• Texas State is located well inside the Golden Triangle of Austin/San Antonio, DFW, and Houston. Hello, recruiting hotbeds.
  • Enrollment is booming, and there will eventually be enough Texas State graduates to fill the hole left by generations of SWT partisans alienated by the name change.
  • San Marcos is an excellent college town by both state of Texas and Sun Belt standards.
  • Texas State has solid Sun Belt-caliber football facilities, especially the north end zone renovation and south end zone complex.
  • The largest athletics budget in the Sun Belt.

CONS:

  • An AD that was good for cleaning up a wayward FCS athletic department but has never seemed comfortable with the rise in expectations that came with the FBS move.
  • Being the westernmost outpost (after Idaho and NMSU leave) in a conference focused on a southeastern footprint puts Texas State in an uncomfortable situation in bowl selections and with the fans.
  • San Marcos is a media island. Nearby Austin is Longhorn central, and UTSA is dangerously close to shutting Texas State out of San Antonio permanently.
  • A lack of an indoor practice facility puts the Bobcats behind the Sun Belt's elite in the long term facilities arms race.
  • If the team isn't winning by midseason or playing a big name opponent, the alumni often won't show.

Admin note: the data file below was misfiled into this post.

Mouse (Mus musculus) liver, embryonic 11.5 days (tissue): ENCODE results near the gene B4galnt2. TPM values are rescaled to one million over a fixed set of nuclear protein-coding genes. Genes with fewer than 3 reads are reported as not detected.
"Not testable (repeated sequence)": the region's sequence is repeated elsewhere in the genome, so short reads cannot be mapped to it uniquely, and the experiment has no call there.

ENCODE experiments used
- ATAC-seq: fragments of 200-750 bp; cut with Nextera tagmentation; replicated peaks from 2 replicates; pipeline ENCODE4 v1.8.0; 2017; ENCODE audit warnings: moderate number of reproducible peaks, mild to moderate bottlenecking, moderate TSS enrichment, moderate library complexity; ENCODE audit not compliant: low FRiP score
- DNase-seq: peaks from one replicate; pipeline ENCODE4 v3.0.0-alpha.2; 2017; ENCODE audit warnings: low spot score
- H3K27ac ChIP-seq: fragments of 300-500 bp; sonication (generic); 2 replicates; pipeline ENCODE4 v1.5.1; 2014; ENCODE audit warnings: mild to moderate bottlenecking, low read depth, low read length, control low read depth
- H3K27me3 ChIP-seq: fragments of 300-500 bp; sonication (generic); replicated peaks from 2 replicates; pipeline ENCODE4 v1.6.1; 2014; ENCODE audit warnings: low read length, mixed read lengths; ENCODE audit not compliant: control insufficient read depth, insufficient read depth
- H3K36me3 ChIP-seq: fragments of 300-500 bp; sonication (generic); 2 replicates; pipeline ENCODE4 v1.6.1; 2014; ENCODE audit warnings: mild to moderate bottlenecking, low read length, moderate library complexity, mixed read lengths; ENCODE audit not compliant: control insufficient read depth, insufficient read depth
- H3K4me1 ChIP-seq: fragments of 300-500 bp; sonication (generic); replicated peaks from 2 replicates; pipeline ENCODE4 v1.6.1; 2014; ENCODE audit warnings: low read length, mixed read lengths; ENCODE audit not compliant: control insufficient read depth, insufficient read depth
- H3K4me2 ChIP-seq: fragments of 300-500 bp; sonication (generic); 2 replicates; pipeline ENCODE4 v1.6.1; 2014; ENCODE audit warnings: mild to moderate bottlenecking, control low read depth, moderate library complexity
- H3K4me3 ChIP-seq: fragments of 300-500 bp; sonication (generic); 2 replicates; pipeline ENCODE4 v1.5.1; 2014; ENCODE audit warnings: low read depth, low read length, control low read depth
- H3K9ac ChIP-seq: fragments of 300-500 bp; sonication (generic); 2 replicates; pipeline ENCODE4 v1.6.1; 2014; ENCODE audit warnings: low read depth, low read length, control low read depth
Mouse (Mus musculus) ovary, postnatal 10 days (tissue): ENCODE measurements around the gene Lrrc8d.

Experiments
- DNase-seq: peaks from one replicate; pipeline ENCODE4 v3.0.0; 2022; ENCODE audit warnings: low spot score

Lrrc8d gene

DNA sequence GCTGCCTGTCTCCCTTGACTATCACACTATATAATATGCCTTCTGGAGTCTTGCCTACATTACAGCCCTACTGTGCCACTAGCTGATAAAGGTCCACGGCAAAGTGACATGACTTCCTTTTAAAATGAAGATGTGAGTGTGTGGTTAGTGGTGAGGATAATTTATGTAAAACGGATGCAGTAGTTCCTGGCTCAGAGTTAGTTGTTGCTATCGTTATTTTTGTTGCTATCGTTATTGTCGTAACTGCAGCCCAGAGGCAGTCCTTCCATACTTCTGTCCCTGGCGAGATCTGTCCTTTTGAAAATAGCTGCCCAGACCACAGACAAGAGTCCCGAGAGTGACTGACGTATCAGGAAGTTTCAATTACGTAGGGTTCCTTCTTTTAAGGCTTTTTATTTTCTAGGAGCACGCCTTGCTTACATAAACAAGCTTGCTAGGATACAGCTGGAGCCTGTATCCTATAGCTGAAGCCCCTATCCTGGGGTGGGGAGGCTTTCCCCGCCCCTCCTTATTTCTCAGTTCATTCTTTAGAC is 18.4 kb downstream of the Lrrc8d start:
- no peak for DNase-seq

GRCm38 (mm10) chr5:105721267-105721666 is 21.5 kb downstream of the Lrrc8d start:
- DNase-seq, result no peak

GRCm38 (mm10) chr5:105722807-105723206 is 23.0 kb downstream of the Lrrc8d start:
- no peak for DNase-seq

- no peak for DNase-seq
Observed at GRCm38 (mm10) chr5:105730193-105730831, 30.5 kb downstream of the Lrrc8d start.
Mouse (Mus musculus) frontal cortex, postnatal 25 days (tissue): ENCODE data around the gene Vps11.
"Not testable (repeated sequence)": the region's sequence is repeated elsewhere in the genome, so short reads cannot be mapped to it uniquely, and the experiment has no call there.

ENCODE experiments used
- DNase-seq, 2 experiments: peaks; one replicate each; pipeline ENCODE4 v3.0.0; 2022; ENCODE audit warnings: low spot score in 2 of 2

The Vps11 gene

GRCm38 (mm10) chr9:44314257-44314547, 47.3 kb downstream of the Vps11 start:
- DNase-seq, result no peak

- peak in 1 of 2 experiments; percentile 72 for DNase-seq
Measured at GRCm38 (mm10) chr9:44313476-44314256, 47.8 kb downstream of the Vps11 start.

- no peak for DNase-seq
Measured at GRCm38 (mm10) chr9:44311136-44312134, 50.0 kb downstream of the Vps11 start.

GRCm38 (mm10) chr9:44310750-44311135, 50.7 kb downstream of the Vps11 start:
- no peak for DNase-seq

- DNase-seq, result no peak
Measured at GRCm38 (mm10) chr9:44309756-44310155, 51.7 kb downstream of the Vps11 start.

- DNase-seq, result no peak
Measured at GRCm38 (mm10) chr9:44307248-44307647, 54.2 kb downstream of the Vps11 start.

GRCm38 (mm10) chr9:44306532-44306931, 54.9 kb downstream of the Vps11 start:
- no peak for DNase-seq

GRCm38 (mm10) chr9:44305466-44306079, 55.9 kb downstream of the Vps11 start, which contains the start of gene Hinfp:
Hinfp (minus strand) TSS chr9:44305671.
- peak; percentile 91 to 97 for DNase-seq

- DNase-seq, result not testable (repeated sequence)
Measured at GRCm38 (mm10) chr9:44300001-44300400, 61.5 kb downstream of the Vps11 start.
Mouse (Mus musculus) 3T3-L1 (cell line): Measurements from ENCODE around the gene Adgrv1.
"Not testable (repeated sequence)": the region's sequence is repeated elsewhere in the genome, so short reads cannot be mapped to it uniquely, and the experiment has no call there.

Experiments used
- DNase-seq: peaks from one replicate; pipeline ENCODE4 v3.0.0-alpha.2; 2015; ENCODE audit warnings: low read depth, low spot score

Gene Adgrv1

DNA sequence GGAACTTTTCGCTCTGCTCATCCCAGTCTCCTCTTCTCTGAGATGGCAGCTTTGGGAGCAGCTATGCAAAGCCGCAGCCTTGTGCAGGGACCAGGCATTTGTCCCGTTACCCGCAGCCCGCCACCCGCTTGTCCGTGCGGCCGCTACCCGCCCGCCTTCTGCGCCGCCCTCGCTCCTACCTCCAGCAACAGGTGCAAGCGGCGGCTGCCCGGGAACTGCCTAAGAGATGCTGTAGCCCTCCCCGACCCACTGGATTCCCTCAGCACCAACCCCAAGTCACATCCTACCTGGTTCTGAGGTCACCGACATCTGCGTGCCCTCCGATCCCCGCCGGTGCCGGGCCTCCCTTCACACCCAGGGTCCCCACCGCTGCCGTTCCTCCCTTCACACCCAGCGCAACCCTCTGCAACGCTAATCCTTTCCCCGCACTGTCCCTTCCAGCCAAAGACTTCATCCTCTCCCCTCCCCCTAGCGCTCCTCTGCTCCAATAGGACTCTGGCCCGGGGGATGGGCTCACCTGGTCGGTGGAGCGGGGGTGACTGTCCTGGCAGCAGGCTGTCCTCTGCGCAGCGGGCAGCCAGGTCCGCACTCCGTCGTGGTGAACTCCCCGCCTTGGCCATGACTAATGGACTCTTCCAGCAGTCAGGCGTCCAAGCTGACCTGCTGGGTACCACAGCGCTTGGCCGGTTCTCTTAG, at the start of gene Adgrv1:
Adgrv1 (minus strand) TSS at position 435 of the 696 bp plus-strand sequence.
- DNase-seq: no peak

• Much of the budget is from student fees and not private donations.

Making the case for why Texas State should be higher than 6th: Managing Editor and UTSA Beat Writer Jared Kalmus

I'm mostly okay with where Texas State ranks here but if I had to argue in one direction or the other it would be for a higher ranking. While athletic director Larry Teis holds the Bobcats back with his penny pinching and often absent-minded leadership, Texas State is not a place that should be hard to win at.

The campus boasts some of the most impressive athletic facilities in the conference and a convenient location puts the Bobcats within a three to four hour unofficial visit day trip for athletes in Dallas, Houston, Austin, and San Antonio. Texas State's academic profile is rising and a beautiful campus will always impress visitors.